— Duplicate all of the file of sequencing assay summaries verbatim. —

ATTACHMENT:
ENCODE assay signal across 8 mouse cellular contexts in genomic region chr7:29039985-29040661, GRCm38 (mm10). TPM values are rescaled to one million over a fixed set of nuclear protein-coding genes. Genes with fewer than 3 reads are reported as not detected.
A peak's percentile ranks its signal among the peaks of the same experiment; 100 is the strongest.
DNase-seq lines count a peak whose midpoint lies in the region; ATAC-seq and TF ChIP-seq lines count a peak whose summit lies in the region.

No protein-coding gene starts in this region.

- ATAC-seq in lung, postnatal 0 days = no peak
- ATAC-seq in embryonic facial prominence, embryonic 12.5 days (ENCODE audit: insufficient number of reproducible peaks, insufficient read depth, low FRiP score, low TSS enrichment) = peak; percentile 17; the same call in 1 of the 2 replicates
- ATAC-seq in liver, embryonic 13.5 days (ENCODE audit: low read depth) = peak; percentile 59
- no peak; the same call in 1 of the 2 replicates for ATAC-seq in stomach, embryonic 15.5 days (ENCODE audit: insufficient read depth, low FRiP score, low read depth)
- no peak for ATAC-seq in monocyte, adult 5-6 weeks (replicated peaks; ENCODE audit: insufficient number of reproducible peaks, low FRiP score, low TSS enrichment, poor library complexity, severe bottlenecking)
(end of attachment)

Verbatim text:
ENCODE assay signal across 8 mouse cellular contexts in genomic region chr7:29039985-29040661, GRCm38 (mm10). TPM values are rescaled to one million over a fixed set of nuclear protein-coding genes. Genes with fewer than 3 reads are reported as not detected.
A peak's percentile ranks its signal among the peaks of the same experiment; 100 is the strongest.
DNase-seq lines count a peak whose midpoint lies in the region; ATAC-seq and TF ChIP-seq lines count a peak whose summit lies in the region.

No protein-coding gene starts in this region.

- ATAC-seq in lung, postnatal 0 days = no peak
- ATAC-seq in embryonic facial prominence, embryonic 12.5 days (ENCODE audit: insufficient number of reproducible peaks, insufficient read depth, low FRiP score, low TSS enrichment) = peak; percentile 17; the same call in 1 of the 2 replicates
- ATAC-seq in liver, embryonic 13.5 days (ENCODE audit: low read depth) = peak; percentile 59
- no peak; the same call in 1 of the 2 replicates for ATAC-seq in stomach, embryonic 15.5 days (ENCODE audit: insufficient read depth, low FRiP score, low read depth)
- no peak for ATAC-seq in monocyte, adult 5-6 weeks (replicated peaks; ENCODE audit: insufficient number of reproducible peaks, low FRiP score, low TSS enrichment, poor library complexity, severe bottlenecking)